December 12th

These blog posts are thinning out to say the least, partly because I'm busy, and partly because I've already said a lot of things I wanted to. Which is better, repeating yourself endlessly, or staying silent once you've said your piece?

Quote of the Week

  • "This house has been far out at sea all night, |The woods crashing through darkness, the booming hills, |Winds stampeding the fields under the window |Floundering black astride and blinding wet |Till day rose; then under an orange sky |The hills had new places, and wind wielded |Blade-light, luminous black and emerald, |Flexing like the lens of a mad eye." - Ted Hughes, Wind

Saturday, 19 April 2008

A sobering experience

Get ready guys, this one's special.

I was on the KL - Dubai flight on my way to four days in Frankfurt (and later back to Leicester), and met a 27-year old doctor, travelling alone. She was from Iraq.

Over our trip I garnered that she works in a hospital with frequent military casualties and lives in central Baghdad, that people don't leave their homes after 4.00pm, and travelling alone is considered taboo, or just plain suicide.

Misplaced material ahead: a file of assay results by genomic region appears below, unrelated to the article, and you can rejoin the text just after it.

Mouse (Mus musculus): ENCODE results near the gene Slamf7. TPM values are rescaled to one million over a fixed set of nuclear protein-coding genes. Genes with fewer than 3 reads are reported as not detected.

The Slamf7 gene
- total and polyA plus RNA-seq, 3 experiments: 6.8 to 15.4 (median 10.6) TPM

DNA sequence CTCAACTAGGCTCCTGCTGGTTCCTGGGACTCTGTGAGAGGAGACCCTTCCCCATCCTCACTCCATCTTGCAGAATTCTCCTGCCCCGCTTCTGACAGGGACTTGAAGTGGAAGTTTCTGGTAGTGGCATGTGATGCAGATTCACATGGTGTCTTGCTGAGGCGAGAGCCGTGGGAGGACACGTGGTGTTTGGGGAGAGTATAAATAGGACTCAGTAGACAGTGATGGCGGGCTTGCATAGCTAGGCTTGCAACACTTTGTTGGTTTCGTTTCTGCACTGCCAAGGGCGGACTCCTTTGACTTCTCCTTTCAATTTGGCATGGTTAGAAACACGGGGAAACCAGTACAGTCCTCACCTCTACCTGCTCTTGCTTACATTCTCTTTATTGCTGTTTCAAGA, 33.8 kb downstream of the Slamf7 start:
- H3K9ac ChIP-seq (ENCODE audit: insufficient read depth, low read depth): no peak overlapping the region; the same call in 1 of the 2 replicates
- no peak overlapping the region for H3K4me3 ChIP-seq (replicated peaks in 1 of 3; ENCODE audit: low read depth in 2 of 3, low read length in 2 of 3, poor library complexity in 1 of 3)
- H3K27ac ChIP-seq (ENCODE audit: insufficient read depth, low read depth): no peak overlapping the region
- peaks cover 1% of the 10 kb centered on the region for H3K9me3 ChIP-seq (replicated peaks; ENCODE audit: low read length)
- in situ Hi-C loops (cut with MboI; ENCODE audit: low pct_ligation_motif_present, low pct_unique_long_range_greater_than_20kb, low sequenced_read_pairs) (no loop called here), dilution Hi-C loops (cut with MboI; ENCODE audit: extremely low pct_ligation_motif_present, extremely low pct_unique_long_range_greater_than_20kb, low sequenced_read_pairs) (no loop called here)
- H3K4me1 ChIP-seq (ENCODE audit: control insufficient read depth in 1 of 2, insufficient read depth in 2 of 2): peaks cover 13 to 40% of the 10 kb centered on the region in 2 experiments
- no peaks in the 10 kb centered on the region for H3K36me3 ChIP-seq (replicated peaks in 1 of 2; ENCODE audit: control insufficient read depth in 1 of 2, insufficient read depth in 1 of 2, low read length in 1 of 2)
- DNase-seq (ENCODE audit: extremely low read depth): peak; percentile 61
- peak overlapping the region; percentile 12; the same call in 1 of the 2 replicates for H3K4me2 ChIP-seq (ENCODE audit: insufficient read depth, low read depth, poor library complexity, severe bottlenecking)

She had come to Malaysia for ten days on holiday, and was amazed by the way Malaysians live. People going out at night was new to her. Imagine that - so many Malaysians are leaving the country for because we think of it as unstable. She, on the other hand, was amazed that Malaysians can even go out for a cup of coffee when we feel like it.

Despite having lived under Saddam and the American occupation for nearly all her life, she decided to travel here alone. Somehow, I know that in my position I wouldn't have done that. I wouldn't have the balls to travel across a battlefield.

Somehow over the course of the flight, she managed to affect me profoundly. This was a brave young soul, learning, loving and living despite the worst of it. The fact that she could keep her spirits up even when she was returning to that mess...well, that just stuns me. Would I be able to look at the people who invaded my country without hating them? She does. Would I be able to see past my cultural barriers into the hearts and minds of the soldiers, the militias, the gunmen? She did. She may live by the rules of her society, but her mind has left those constraints far behind.

Knowing a person who might be dead in the next few days has put my life into sharp focus. She has almost nothing, but she makes as much as she can out of it. I have practically everything - and I had better do something with that.